Yes, and that would be actually good from a strategic point of view. Remember how ID have been trying to portray themselves as the victims, being repressed in academia. Which is not entirely false, but it pales in comparison to the discrimination against atheism when the whole educational system is considered (people should stop separating the university from K12 to such an extent, and K12 is a lot more important to these issues anyway), let alone society as a whole.

      So a few cases demonstrating what the actual situation is may not be that bad.

      BTW, something else I have commented on in the past but it's worth repeating - there is all this effort expended into defeating any creationist attempt to start teaching creationism in schools, and it typically succeeds But it may actually be a lot better for them to win in a few states because this will expose the insanity of the situation, which is not the case at the moment - this is just not an issue that is heavily in the minds of the public at the moment, and it's not like thing are good as they are. The Scopes Trial was precisely that kind of situation, it's worth remembering. It really does not matter whether they are officially allowed to teach creationism in Texas if they are doing it anyway.

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    3. Larry writes,

      ===========
      "What do you mean? Do you have an example of where my "rhetoric" ignores the fact that everyone has academic freedom?"
      ===========

      If all you had said was "tenured professors shouldn't be fired for promoting crazy views", you would be fine. But you also seem to be against:

      - firing, or failing to re-hire, or failing to give tenure to, people with non-permanent appointments who have crazy views (e.g., the guy Coyne was going after in Indiana was not tenured, IIRC)

      - any kind of administration review, or statement about, courses that promote widely-debunked pseudoscience (this is what actually happened in the Indiana case, in part due to Coyne's activity; similarly the course by the anti-vaccine professor)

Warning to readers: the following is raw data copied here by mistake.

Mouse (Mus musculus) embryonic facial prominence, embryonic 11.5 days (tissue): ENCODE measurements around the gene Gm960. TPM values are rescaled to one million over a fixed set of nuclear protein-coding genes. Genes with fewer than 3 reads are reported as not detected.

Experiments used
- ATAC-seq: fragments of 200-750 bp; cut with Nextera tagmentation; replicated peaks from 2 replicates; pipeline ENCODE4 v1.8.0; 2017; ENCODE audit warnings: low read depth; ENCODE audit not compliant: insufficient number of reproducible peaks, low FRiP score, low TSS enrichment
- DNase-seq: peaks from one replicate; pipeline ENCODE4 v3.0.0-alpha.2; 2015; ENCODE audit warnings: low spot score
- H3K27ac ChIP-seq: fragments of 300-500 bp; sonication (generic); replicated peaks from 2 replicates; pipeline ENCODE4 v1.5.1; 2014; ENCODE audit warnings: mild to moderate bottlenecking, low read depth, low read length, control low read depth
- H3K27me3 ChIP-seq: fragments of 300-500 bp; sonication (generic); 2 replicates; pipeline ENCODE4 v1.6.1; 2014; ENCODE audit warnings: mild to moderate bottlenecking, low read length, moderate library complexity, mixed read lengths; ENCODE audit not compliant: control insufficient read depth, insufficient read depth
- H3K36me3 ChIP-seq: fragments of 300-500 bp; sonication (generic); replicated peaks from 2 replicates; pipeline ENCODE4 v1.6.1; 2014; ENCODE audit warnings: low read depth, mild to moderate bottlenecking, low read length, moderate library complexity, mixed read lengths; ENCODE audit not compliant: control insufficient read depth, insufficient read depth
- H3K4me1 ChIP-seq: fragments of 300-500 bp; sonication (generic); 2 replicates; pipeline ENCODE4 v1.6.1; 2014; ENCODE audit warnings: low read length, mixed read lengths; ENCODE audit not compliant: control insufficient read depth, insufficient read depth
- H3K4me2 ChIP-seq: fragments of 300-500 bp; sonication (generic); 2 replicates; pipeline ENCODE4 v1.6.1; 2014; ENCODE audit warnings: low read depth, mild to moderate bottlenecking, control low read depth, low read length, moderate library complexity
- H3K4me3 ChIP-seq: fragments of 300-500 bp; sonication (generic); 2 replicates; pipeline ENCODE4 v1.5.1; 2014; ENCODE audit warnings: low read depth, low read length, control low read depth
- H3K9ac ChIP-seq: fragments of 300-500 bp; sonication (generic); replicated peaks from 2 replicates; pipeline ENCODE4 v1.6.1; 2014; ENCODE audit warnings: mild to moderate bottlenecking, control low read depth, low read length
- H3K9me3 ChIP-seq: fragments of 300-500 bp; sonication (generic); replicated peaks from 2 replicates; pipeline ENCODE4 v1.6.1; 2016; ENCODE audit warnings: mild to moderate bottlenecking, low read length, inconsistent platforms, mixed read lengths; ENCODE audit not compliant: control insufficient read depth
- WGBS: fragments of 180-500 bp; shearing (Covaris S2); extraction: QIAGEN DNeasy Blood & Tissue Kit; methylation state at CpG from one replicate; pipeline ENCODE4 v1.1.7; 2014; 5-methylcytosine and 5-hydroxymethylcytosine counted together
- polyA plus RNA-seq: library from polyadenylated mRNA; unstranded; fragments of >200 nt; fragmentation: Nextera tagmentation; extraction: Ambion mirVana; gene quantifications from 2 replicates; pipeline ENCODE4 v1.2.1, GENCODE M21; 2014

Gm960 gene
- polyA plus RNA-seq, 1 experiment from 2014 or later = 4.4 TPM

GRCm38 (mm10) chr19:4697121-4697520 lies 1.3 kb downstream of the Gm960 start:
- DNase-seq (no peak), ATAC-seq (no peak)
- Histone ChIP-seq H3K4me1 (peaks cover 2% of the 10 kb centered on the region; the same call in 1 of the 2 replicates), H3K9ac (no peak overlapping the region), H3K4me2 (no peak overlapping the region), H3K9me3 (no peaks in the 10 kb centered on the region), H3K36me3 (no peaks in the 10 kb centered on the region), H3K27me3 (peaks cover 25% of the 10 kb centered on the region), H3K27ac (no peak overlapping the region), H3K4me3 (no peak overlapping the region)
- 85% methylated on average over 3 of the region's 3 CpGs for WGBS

These statements seem to indicate that you disagree with basic everyday standards in academia, such as: hiring and re-hiring decisions are based in part on scientific quality; departments and deans etc. determine the course curriculum for e.g. science majors, and there are standards for scientific quality in the courses that can count towards these majors, at least at serious universities.

      I expect that you don't actually disagree with these common standards, and instead you just got a little bit carried away in your zeal to protect academic freedom, which I suspect is mostly actually about protecting the tenure system, and legitimately so. I raise the issue to try to get you clarify your views about what positive standards you do think are appropriate for professors, departments, deans, etc. to exercise as they make decisions about hiring, re-hiring, curriculum, what courses to offer, etc.

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    4. ... firing, or failing to re-hire, or failing to give tenure to, people with non-permanent appointments who have crazy views (e.g., the guy Coyne was going after in Indiana was not tenured, IIRC)

      Hmmm ... gray area that, except for professors coming up for tenure. I'm not totally opposed to hiring someone like Michael Behe or Nick Matzke to come and give a few lectures in my course even though they have a lot of crazy views that I disagree with. :-)

      any kind of administration review, or statement about, courses that promote widely-debunked pseudoscience (this is what actually happened in the Indiana case, in part due to Coyne's activity; similarly the course by the anti-vaccine professor)

      But that's exactly what I think should happen. I've said that recently and several times over the past few years. It's much better than a witch-hunt. If the department agrees to let someone teach ID then I may criticize the decision but I won't call for censorship or dismissal. I'll criticize the department but I'll be very reluctant to pillory the individual. I'll call for balance. I think that's good for students.

      These statements seem to indicate that you disagree with basic everyday standards in academia, ...

      Really? Are you serious? You think I don't know about everyday standards in academia? Remind me again how long you've been a professor. :-)

      BTW, what do you think of Coyne's defense and the defense put by his sycophants on his blog? That was the point of the original post. Did you criticize him, and them, for going against "basic everyday standards in academia"? Can you provide a link to those criticisms of yours anytime in the past four or five years? I couldn't find any after a quick Goggle search.